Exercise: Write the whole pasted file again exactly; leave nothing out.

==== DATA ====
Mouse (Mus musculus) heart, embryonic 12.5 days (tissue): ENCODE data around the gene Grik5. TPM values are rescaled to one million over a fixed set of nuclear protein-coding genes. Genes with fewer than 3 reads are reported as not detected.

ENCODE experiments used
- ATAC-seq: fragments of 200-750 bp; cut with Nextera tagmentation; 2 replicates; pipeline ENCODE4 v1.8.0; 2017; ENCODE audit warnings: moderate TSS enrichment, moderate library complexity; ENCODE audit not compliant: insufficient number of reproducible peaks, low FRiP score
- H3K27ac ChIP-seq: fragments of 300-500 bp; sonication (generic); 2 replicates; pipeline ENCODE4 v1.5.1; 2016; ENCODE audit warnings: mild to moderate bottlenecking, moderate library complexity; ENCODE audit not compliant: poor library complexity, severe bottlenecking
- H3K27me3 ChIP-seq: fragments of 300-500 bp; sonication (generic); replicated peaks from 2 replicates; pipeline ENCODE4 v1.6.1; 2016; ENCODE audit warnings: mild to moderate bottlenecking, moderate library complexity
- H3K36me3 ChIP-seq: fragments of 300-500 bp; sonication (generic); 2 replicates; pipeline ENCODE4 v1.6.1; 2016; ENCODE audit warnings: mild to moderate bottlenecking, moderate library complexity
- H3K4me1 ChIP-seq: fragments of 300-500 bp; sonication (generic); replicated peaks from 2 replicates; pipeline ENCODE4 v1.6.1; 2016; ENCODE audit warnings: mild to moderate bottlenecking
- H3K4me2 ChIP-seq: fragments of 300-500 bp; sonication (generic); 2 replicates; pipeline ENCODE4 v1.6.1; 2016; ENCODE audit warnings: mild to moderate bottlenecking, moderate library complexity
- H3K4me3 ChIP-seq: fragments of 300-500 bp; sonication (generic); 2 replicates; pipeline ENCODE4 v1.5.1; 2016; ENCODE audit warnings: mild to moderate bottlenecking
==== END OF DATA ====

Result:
Mouse (Mus musculus) heart, embryonic 12.5 days (tissue): ENCODE data around the gene Grik5. TPM values are rescaled to one million over a fixed set of nuclear protein-coding genes. Genes with fewer than 3 reads are reported as not detected.

ENCODE experiments used
- ATAC-seq: fragments of 200-750 bp; cut with Nextera tagmentation; 2 replicates; pipeline ENCODE4 v1.8.0; 2017; ENCODE audit warnings: moderate TSS enrichment, moderate library complexity; ENCODE audit not compliant: insufficient number of reproducible peaks, low FRiP score
- H3K27ac ChIP-seq: fragments of 300-500 bp; sonication (generic); 2 replicates; pipeline ENCODE4 v1.5.1; 2016; ENCODE audit warnings: mild to moderate bottlenecking, moderate library complexity; ENCODE audit not compliant: poor library complexity, severe bottlenecking
- H3K27me3 ChIP-seq: fragments of 300-500 bp; sonication (generic); replicated peaks from 2 replicates; pipeline ENCODE4 v1.6.1; 2016; ENCODE audit warnings: mild to moderate bottlenecking, moderate library complexity
- H3K36me3 ChIP-seq: fragments of 300-500 bp; sonication (generic); 2 replicates; pipeline ENCODE4 v1.6.1; 2016; ENCODE audit warnings: mild to moderate bottlenecking, moderate library complexity
- H3K4me1 ChIP-seq: fragments of 300-500 bp; sonication (generic); replicated peaks from 2 replicates; pipeline ENCODE4 v1.6.1; 2016; ENCODE audit warnings: mild to moderate bottlenecking
- H3K4me2 ChIP-seq: fragments of 300-500 bp; sonication (generic); 2 replicates; pipeline ENCODE4 v1.6.1; 2016; ENCODE audit warnings: mild to moderate bottlenecking, moderate library complexity
- H3K4me3 ChIP-seq: fragments of 300-500 bp; sonication (generic); 2 replicates; pipeline ENCODE4 v1.5.1; 2016; ENCODE audit warnings: mild to moderate bottlenecking